Here’s Why Amazon Is Cheaper than You Think

Amazon share price overvalued

The short sellers are breathing a sigh of relief.

For the longest time, there’s been a group of sceptical investors shorting Tesla, Inc. [NASDAQ:TSLA].

Surely a company making no money, always behind on deadlines, run by an unpredictable founder can’t rise 15 times?

Yet this describes Tesla.

From July 2010 to present, Tesla is up more than 1,500%.

In the last three and a bit weeks, however, Tesla’s stock is down close to 20%.

Is this the start of a coming collapse? I actually have no idea.

But it does seem as if short sellers have a new target in their sights. This business at least makes money. But a forward PE of 72 doesn’t exactly scream cheap.

Today, I wanted to tell you why Amazon.com, Inc. [NASDAQ:AMZN] could be cheaper than you think.

Tesla versus Amazon

I probably don’t need to convince you. Comparing Tesla to Amazon is like talking about apples and oranges.

One’s an electric vehicle manufacturer, the other is a tech conglomerate.

There’s something about both stocks short sellers love though: very little earnings to back up their price.

In the second quarter of 2018, Tesla saw sales rise 47% year-on-year (YoY). The cost of selling Teslas alone ate up all of the company’s gross profit and then some.

And in fact, losses have worsened for the company over the last 12 months.

Kind of makes you think why anyone believes this stock is worth close to $300 a share.

Amazon too saw sales rise in the second quarter of 2018, up 39% YoY. Unlike Tesla, Amazon makes money.

The tech conglomerate generated US$2.5 billion in profits for the quarter, up 1,186%!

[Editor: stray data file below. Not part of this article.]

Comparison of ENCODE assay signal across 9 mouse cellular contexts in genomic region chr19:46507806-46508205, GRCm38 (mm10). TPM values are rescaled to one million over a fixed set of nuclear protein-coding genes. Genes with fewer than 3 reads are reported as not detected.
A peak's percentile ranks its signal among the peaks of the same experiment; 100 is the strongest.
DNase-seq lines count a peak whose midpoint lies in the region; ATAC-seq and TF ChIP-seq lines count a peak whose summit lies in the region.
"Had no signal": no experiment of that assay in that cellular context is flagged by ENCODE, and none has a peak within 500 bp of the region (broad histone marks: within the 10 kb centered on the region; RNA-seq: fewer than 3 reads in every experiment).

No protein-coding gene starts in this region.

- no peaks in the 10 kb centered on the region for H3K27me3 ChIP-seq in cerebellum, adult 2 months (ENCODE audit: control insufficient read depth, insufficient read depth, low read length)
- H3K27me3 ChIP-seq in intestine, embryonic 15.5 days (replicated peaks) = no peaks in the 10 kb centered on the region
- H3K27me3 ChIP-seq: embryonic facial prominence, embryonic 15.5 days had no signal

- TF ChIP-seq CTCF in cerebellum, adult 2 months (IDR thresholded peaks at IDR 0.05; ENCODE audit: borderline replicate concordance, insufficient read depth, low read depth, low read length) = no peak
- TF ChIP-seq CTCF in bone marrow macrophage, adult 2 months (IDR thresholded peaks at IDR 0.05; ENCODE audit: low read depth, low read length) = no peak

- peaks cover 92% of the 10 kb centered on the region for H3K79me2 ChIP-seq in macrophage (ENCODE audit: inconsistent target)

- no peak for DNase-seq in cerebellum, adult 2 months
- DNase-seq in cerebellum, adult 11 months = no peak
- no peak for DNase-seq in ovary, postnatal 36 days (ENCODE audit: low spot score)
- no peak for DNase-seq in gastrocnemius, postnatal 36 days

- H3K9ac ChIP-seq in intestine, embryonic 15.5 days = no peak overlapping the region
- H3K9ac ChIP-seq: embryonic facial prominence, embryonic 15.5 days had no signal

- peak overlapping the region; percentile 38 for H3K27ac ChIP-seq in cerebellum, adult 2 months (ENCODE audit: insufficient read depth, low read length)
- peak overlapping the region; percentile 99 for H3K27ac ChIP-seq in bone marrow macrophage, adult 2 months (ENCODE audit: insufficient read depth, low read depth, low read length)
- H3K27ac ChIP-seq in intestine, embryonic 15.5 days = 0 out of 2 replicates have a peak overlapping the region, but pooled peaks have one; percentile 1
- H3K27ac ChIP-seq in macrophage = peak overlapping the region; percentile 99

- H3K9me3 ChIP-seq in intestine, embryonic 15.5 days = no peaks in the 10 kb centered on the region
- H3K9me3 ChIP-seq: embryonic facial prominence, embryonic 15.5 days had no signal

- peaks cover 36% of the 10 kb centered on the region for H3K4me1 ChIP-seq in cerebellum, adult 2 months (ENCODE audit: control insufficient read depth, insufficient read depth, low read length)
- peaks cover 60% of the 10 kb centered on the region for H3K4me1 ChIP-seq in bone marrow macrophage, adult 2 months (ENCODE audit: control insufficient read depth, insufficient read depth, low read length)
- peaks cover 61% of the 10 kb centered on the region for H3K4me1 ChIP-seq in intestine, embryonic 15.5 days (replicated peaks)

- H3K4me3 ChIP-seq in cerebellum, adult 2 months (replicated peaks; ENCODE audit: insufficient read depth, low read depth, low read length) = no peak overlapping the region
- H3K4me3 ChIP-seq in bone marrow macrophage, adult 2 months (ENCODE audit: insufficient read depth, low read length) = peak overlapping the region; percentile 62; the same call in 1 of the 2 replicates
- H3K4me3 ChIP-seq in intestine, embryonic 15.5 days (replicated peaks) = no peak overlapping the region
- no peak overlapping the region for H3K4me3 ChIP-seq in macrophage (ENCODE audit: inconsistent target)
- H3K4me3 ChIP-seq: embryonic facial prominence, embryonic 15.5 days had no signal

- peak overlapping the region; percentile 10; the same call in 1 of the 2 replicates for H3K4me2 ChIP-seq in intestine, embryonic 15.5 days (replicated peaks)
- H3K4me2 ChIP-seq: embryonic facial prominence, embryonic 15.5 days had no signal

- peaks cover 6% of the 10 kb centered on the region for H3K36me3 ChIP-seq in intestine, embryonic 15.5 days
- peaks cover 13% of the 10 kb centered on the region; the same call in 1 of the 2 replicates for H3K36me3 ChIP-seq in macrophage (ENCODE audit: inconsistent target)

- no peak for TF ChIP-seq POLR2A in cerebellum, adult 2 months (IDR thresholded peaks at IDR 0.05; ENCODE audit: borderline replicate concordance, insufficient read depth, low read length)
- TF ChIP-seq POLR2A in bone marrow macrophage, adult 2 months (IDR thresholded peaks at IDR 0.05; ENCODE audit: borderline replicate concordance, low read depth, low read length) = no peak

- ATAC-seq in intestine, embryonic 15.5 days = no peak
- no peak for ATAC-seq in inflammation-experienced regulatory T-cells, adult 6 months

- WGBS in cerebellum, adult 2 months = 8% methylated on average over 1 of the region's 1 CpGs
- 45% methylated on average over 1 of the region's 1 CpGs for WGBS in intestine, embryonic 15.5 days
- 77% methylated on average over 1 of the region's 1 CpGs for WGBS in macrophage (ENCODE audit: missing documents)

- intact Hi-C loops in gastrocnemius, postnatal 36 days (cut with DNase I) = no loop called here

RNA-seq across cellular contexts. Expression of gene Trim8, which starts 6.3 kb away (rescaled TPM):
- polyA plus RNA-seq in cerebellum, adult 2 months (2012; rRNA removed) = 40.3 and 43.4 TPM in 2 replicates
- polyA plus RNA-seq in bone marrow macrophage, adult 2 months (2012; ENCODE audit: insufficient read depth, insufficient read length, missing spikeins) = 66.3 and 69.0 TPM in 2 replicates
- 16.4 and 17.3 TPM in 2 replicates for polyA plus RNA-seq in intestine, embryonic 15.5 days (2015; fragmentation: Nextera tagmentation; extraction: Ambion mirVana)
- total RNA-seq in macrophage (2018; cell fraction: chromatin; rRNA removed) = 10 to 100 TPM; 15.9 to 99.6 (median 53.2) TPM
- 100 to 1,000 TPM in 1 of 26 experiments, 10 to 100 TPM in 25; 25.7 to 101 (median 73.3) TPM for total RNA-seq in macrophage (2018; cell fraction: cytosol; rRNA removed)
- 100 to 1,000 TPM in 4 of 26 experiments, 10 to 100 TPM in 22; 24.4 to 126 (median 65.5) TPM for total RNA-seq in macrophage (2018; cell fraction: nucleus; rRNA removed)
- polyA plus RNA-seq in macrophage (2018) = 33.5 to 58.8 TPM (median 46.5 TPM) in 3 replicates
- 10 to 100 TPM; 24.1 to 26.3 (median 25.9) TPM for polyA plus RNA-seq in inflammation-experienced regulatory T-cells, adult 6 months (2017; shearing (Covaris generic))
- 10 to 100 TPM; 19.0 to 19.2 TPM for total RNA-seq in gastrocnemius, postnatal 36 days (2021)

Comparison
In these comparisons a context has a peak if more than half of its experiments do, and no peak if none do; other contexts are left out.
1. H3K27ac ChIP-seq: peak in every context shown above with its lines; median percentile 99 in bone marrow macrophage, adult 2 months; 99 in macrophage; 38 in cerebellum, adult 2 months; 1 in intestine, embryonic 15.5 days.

According to analysts, Amazon could see more than US$13 billion in profits by the end of 2018. Based on this estimate Amazon’s stock trades at 72-times.

Put in other words, investors are paying $72 for each dollar of Amazon’s earnings. That’s an earnings yield (inverse PE) of 1.4%…

Surely this stock is overpriced?

It’s why Amazon is now the most shorted stock in the US.

Reported by Reuters:

With Tesla’s shares briefly dipping below the $US300 level on Thursday, the electric car maker ceded its seat as the most shorted US stock to Amazon, according to data from financial technology and analytics firm S3 Partners.

‘…Amazon shares rose above $US2000 for the first time on Thursday and the company is just shy of a $US1 trillion market capitalisation.

‘…Apple, Alphabet, Netflix, Microsoft and Facebook are some other top shorted US stocks, as some investors have bet the high-flying technology names are due for a pullback.

But before you go jump in with the short sellers, consider these few words from investing legends.

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Is Amazon overvalued?

It never hurts to quote one of the most successful investors ever.

At a Berkshire annual general meeting, Warren Buffett said Amazon was nothing short of a miracle.

The truth is that I’ve watched Amazon from the start and I think what Jeff Bezos has done is something close to a miracle, and the problem is if I think something is going to be a miracle I tend not to bet on it.

And while Warren thinks Amazon is truly amazing, he thinks even more highly of its founder, Jeff Bezos.

When talking to CNBC, Warren said:

I’ve never seen a guy succeed in two businesses almost simultaneously that are really quite divergent in terms of customers and all the operations.

‘…I can’t think of another example like it.

Jeff is the most remarkable business person of our age.’